|Publication number||US4554949 A|
|Application number||US 06/637,552|
|Publication date||Nov 26, 1985|
|Filing date||Aug 3, 1984|
|Priority date||Aug 3, 1984|
|Publication number||06637552, 637552, US 4554949 A, US 4554949A, US-A-4554949, US4554949 A, US4554949A|
|Original Assignee||James Sell|
|Export Citation||BiBTeX, EndNote, RefMan|
|Patent Citations (9), Referenced by (21), Classifications (18), Legal Events (3)|
|External Links: USPTO, USPTO Assignment, Espacenet|
The present invention relates generally to arrangements for temporary connection of a self-contained vehicle sewage system to a sewage disposal location as might be required for travel trailers, motor homes or other types of recreational vehicles wherein the vehicle may be frequently disconnected from a given sewage disposal location and moved to another site for reconnection to another sewage disposal system The self-contained vehicle sewage system may include a sewage holding tank and the occasions for coupling the vehicle sewage system to a disposal location may be brief and simply for the purpose of draining the holding tank.
Recreation vehicles such as travel trailer, motor homes and the like have become quite popular in recent years and the more elegant of these recreation vehicles include some sort of self-contained sewage system frequently with a holding tank so that the sewage system may be used either while the vehicle is in transit or when the vehicle is parked but not connected to a fixed sewage disposal location. Of course, the simple dumping of sewage from the vehicle at random locations is unacceptably unsanitary and schemes for connecting the recreational vehicle to a fixed sewage disposal location are known and typically employ either a flexible drain hose, a rigid but telescopically expandable drain pipe, or other line. In either case, the system for coupling the drain hose or pipe to the recreational vehicle sewage outlet has taken the form of a pair of ears or lugs on one of the members and a pair of latching hooks on the other member so that the two members are engaged and twisted slightly through a fraction of a complete revolution to effect the coupling. Such coupling arrangements frequently do not seal well resulting in some sewage leakage during use and further, since the components are typically fabricated from polyvinyl chloride or other plastic material, breakage of the lugs or corresponding hooks is rather commonplace. These same leakage and breakage problems are also experienced when a cap or closure member is substituted for the drain hose or pipe to close the recreational vehicle sewer outlet during vehicle transit or other times when the system is not connected to a sewage disposal location.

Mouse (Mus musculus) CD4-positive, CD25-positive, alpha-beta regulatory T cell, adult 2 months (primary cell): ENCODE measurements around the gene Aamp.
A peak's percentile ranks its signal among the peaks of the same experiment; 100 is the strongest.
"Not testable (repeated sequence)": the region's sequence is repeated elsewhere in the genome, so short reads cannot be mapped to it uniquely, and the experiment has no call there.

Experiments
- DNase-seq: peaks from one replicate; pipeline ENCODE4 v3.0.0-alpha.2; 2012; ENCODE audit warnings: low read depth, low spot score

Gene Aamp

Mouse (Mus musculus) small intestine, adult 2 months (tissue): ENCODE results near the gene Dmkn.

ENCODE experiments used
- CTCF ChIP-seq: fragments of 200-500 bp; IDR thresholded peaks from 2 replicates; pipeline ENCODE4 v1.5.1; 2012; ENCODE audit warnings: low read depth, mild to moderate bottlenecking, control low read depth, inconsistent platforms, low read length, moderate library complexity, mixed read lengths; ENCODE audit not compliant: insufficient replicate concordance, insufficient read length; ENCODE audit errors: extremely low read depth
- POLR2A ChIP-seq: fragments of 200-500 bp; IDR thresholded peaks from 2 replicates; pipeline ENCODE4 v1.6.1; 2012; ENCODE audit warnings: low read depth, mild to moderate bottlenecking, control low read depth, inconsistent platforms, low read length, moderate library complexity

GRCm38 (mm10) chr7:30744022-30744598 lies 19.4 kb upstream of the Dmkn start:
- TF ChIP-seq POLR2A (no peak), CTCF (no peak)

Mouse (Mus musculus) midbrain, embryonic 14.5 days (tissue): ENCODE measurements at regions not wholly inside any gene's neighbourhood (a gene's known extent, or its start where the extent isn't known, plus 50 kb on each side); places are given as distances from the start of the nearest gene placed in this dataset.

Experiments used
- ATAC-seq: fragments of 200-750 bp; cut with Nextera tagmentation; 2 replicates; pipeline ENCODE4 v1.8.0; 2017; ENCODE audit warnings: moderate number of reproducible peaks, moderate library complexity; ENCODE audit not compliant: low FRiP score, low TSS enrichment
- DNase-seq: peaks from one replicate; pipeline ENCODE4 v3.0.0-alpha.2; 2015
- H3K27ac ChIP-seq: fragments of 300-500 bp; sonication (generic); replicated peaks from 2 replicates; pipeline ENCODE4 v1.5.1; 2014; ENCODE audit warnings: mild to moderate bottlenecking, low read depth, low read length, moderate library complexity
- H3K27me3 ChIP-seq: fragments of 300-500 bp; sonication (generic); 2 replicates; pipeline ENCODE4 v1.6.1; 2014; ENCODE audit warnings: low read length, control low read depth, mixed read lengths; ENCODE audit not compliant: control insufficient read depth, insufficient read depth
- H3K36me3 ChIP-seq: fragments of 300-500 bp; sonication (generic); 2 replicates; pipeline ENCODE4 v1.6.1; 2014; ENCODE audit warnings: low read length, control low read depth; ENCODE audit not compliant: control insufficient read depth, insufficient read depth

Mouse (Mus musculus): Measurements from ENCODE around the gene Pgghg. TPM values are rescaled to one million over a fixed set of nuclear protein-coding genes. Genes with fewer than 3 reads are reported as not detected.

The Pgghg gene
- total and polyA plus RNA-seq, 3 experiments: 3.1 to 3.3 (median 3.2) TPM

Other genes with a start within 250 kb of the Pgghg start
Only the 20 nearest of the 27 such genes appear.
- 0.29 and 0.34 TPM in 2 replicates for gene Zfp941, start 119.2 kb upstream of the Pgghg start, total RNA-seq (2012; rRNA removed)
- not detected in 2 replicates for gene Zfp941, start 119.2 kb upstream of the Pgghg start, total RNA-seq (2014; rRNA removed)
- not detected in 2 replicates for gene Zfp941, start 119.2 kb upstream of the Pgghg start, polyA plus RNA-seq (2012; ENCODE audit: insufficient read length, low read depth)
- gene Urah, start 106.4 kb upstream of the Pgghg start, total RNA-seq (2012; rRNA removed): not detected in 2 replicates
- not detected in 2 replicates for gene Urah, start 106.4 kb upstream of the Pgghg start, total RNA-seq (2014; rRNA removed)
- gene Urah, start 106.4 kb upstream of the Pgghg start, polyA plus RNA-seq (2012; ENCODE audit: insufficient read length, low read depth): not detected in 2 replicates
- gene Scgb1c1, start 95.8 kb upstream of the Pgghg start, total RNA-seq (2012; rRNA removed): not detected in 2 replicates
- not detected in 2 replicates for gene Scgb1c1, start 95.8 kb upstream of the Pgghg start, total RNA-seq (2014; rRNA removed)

Among the several objects of the present invention may be noted the avoidance of the above noted prior art deficiencies; the provision of a coupling arrangement for a self-contained sewage system of a recreational vehicle; the provision of a sewage coupling arrangement of a threaded nature including means integral with the threaded components for facilitating the threaded coupling and decoupling of those components; the provision of a spring latching sewage coupling; and the provision of a sewage coupling arrangement which is readily tightened and loosened by hand without the need of tools. These as well as other objects and advantageous features of the present invention will be in part apparent and in part pointed out hereinafter.
In general, a sewer coupling arrangement in accordance with the present invention includes an open ended recreation vehicle sewer outlet fixed to the vehicle at a location sufficiently low on that vehicle so as to drain the vehicle sewage system with that outlet having an exposed threaded portion near the open end thereof along with a flexible sewer drain hose having a threaded connector at one end matable with the outlet to sealingly connect that drain hose to the outlet so that the hose opposite end may be connected to a sewage disposal location and the vehicle sewage system drained. For transit, a closure cap having a threaded region which can be mated with the outlet threaded portion to sealingly close the outlet is provided and that closure cap may be tethered to the outlet to prevent the cap from being lost or mislaid when not in use.